The Ticker's Ode to TC's Irish Ancestry
March 16, 2012
In honor of St. Patrick’s Day, The Ticker offers up three great reasons to raise a green beer this weekend:
The Ticker toasts: Bun Brady, TC’s St. Pat’s-Party Founder
In the early 1940s, Bernard “Bun” Brady opened Bun Brady’s bar on the ground floor of what had been the Union Hotel, a longstanding rooming house on Union Street.
“He was quite an Irishman, I can tell you,” says nephew Pat Brady. “He was the first one to really celebrate St. Patrick’s Day in Traverse City. I’m sure other establishments might have recognized it, but he really took it to the next step. He would bring in live musicians, and I believe he was the first to do green beer here.”
Lester Cole, father of current owner, Pat Cole, changed the establishment’s name to Brady’s Bar when he bought it from Bun in the 70s, but the Irish vibe is still intact; Brady’s is always a stop on TC’s annual pub crawl.
The Ticker toasts: The founders of TC’s St. Patty’s Day Pub Crawl
The original Ancient Order of Hibernians traces back to Ireland, 1564, when a secret society formed to protect Catholic priests from persecution; the local sect – appropriately named the Bernard “Bun” Brady Division – launched 33 years ago under the leadership of John Connolly, then superintendent of Grand Traverse Area Catholic Schools.
By decree of the Irish Queens – a local Irish women’s group – the handful of TC Hibernians helped organize the Queens’ annual St. Patrick’s Day parade.
But it wasn’t long before the Hibernians launched a parade of their own: the annual St. Patrick’s Day pub crawl. Mike Shirley, one of the first local Hibernians and the man the Queens crowned the “Irish Lord Mayor of Traverse City” in 1978, tells The Ticker that the group recently turned over the crawl to the local bars so it could focus on its charitable works. Over the years, the Hibernians have raised more than $1 million for the Father Fred Foundation. Still, says Shirley, one Hibernian tradition hasn’t changed: “We still drink good old Irish whiskey – nothing green for us.”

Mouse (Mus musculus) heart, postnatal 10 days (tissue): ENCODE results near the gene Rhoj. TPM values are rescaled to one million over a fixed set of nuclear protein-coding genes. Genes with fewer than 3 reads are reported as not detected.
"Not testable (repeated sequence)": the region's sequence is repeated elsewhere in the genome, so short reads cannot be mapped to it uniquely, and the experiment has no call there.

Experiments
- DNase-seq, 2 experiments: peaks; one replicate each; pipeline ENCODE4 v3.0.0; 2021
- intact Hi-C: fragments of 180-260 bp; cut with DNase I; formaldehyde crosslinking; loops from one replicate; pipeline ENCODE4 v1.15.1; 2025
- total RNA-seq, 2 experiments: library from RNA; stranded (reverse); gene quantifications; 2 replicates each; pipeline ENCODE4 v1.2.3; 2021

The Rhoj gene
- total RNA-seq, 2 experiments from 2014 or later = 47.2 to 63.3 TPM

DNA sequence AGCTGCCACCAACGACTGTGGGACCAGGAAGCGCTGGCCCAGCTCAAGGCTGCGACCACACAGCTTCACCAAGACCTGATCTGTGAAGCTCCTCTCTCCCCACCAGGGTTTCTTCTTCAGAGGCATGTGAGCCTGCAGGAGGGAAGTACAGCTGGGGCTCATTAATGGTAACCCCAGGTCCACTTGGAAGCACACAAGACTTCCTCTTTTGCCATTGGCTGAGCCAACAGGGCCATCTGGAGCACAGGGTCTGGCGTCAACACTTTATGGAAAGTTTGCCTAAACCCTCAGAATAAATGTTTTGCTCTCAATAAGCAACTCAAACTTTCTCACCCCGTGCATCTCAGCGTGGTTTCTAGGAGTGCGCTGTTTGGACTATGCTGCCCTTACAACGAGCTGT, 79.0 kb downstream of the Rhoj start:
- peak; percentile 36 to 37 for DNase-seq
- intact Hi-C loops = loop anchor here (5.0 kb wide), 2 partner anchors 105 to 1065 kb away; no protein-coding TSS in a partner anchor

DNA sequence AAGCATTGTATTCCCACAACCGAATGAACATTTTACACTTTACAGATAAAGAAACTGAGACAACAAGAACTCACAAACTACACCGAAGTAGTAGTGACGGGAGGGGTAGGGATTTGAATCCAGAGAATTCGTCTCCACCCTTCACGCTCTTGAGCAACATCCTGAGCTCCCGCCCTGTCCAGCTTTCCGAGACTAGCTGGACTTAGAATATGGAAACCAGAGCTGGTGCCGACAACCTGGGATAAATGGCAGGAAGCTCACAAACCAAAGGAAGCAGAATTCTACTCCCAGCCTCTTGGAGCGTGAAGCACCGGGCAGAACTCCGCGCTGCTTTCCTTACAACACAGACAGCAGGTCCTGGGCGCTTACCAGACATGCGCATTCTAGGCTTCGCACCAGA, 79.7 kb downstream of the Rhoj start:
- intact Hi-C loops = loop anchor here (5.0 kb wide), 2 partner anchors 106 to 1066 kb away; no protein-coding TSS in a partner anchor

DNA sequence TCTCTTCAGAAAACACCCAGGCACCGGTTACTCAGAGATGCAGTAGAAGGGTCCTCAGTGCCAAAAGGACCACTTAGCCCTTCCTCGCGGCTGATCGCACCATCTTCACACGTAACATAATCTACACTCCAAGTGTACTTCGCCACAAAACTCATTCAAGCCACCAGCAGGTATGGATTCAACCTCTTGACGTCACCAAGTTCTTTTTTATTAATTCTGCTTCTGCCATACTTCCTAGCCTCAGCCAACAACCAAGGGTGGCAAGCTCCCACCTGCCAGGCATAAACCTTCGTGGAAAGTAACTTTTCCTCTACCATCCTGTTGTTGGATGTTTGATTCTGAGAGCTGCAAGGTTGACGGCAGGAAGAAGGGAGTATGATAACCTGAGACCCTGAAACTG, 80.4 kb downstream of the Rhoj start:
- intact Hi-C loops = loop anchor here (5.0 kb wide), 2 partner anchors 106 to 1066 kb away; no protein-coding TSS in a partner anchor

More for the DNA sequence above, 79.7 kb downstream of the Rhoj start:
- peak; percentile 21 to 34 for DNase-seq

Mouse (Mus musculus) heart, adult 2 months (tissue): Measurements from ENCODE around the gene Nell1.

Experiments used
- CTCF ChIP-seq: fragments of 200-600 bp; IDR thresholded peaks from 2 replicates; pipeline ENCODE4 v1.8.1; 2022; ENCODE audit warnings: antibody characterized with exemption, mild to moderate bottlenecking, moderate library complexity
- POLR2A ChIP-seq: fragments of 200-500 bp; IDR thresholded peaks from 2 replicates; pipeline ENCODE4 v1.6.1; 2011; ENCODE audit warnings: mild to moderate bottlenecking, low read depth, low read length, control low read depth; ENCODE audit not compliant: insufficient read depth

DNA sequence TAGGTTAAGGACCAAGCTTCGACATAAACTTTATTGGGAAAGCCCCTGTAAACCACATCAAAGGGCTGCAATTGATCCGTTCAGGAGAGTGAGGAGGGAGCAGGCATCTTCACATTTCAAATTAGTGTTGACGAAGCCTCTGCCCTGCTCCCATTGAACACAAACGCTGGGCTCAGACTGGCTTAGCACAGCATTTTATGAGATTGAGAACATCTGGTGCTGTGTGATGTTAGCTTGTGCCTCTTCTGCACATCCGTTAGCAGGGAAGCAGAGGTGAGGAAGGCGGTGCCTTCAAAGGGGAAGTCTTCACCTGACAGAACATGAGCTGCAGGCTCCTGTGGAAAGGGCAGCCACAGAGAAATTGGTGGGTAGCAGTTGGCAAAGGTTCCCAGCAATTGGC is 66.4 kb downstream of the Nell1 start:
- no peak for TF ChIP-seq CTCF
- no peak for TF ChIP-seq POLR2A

The Ticker toasts: The Irishman and the Jew
In 1896, Louis Glazer, a Latvian Jew, started a dry goods and clothing store in Kalkaska. The store boomed alongside the area lumber camps, necessitating the hiring of, among other clerks, one David H. Netzorg, an enterprising young Jewish man from Prem, Russian Poland.
Netzorg learned the ropes of the business from Glazer, then in 1907 teamed up with Irishman Frank E. Joy to start a competing store. The pair named their clothing store The Irishman and the Jew, and boldly set up shop right next door to Glazer’s. One year later, both stores burned in Kalkaska’s great fire, but The Irishman and the Jew rebuilt and prospered – so well, in fact, that in 1917 they moved to TC and opened a second store by the same name.
Although the fate of their two stores – and Irishman Frank Joy – couldn’t be verified, Netzorg lived in TC until his death in 2006 at age 84.
Special thanks to the History Center of Traverse City for the photo of The Irishman and the Jew shop in TC; and to Pat Brady for supplying us one of Uncle Bun's old liquor licenses.Comment